roams on an elongated, hard-to-track course,

pulling dark bodies toward her at their peril.
So few of our circle have ever seen her, ever
known her nicotine kiss, her gifts of glowing
stones, her heady confidings that we form,

indisputably, the universe’s true center. But
when we call her we go straight to voicemail.
Men fly to her for affairs that must never (so
always) be unearthed. Throbbing red, she can

magnify the brightness of any body she glides
in front of, a feat known as microlensing. No sun,
no weather, her temperature stays uniform by inner
volcanoes, by waters thick with never-discovered life.

For each Milky Way star, we can expect to count
one hundred thousand such orphaned nomads,
her sisters, rounded by their own gravity, spinning,
self-contained, confiding, adoring, free. I just wish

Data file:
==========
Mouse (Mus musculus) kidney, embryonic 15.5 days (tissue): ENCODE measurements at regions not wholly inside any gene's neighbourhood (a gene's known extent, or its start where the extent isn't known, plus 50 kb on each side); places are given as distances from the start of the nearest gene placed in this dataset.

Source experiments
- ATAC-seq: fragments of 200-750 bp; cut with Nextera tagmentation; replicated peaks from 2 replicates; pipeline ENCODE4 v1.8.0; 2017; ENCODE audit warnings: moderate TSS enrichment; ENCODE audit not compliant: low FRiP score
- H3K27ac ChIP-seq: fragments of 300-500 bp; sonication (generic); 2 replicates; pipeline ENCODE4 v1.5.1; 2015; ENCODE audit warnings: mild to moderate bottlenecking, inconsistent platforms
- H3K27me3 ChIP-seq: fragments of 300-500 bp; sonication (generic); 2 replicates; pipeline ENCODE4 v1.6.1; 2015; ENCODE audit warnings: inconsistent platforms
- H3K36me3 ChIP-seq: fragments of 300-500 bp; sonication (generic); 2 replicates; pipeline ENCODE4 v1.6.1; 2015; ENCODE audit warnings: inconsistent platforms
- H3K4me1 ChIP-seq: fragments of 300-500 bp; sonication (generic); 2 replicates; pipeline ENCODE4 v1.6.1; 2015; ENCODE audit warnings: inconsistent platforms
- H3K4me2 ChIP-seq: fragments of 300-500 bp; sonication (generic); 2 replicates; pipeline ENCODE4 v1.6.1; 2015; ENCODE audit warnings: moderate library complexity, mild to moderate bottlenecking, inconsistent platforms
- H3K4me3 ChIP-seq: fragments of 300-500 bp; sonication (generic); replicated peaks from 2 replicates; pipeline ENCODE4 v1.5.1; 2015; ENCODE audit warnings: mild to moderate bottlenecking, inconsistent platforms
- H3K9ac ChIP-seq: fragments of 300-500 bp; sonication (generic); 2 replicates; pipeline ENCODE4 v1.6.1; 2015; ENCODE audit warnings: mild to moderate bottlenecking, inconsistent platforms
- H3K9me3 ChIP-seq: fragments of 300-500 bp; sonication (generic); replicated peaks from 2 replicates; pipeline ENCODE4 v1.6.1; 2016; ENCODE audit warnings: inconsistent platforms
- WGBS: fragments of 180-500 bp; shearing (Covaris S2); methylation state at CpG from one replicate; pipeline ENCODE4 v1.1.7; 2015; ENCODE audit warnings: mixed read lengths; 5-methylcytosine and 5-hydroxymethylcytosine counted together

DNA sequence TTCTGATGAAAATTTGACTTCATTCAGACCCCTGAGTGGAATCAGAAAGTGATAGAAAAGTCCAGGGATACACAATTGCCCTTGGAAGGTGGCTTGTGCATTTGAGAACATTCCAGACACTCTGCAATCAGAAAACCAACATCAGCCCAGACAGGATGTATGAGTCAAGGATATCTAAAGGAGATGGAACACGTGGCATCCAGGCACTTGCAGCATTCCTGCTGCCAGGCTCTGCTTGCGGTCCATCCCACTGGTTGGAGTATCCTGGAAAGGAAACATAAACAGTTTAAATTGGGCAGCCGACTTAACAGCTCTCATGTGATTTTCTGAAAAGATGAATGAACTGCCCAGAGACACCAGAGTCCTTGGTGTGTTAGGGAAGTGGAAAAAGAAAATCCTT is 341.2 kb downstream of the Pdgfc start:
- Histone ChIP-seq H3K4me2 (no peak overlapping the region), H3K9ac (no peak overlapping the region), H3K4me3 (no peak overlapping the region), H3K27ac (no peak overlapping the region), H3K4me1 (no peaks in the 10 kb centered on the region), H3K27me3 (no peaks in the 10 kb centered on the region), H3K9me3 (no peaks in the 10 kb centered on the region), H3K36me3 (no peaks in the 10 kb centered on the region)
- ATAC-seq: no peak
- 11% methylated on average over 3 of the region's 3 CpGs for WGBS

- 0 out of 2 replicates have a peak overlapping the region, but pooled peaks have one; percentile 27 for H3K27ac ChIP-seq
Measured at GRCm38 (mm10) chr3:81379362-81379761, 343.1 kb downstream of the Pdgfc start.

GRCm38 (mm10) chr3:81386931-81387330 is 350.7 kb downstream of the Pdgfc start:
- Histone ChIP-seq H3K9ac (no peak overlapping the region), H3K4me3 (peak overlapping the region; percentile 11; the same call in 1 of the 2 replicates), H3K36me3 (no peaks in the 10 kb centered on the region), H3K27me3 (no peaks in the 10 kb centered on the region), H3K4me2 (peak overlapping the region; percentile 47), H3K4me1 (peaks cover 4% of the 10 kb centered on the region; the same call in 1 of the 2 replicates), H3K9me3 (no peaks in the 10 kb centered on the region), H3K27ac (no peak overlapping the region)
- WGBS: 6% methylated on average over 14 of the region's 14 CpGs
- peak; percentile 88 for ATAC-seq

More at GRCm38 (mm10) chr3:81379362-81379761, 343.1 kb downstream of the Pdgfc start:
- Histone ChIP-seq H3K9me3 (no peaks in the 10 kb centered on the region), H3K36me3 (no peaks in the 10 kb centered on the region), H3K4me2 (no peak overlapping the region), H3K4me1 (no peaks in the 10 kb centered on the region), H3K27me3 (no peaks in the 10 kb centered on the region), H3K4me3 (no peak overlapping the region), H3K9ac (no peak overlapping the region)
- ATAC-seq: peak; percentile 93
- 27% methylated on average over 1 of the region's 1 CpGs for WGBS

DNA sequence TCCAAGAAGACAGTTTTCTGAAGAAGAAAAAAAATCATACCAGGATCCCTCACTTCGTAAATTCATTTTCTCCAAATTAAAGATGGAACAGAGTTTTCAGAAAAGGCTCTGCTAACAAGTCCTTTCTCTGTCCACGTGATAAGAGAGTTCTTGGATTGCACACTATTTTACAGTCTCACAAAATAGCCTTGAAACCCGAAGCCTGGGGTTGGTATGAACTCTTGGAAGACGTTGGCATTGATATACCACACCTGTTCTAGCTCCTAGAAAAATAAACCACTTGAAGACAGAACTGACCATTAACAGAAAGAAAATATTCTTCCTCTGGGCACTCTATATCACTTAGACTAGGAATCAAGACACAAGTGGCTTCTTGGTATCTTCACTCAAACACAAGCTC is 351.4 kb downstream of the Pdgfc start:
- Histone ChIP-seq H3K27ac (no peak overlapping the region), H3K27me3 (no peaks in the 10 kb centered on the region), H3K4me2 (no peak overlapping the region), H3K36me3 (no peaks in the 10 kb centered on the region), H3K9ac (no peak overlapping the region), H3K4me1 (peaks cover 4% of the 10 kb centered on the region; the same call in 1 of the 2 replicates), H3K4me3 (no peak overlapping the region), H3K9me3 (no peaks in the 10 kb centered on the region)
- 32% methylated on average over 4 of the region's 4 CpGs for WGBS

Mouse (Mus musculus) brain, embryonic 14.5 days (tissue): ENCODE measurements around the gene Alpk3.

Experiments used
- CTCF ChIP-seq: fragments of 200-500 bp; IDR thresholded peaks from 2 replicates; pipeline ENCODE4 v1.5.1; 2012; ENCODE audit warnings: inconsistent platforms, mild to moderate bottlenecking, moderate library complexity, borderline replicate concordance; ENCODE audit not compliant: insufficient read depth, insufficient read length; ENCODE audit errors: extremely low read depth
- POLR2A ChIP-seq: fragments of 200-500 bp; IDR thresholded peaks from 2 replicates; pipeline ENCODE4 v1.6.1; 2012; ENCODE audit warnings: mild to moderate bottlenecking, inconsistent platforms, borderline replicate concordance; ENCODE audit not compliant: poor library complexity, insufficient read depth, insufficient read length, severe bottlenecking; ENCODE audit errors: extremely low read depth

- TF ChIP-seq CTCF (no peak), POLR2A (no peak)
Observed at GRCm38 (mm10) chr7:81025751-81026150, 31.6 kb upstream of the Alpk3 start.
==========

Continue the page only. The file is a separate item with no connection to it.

she would have children – I would love god-cousins,
naked skydivers saying “hold my beer and watch this,”
formed by collisions with the cardinal-numbered rocks
we’ve found, these earliest seconds of our looking up.

Tina Kelley’s second collection of poetry, Precise, was published in 2013 by Word Press, which also published The Gospel of Galore, a 2003 Washington State Book Award winner. She co-authored Almost Home: Helping Kids Move from Homelessness to Hope, (2012) a national bestseller, and won the 2014 New Jersey Poets Prize.

Beloit Poetry Journal Poems

This weekend I read through the entire new issue of Beloit Poetry Journal, and really really enjoyed it. It was the kind of poetry that primed the pump and made me sprout ideas for future poems, and I’m grateful to the editors for 1) having published some of my poems in the past and 2) making them available online, as I discovered recently.

I don’t know what year these were published, as I can’t tell from the site. Here’s the link, and here are the titles:

“Looking Only for ‘Yes” (based on trying to pick up some of the Thai language while in Thailand)
“From The New York Times” (a found poem) and
“The Pornography of Recent Times” (trying to fit bad environmental news in my head, way before bad environmental news became commonplace.)

Hope you enjoy them!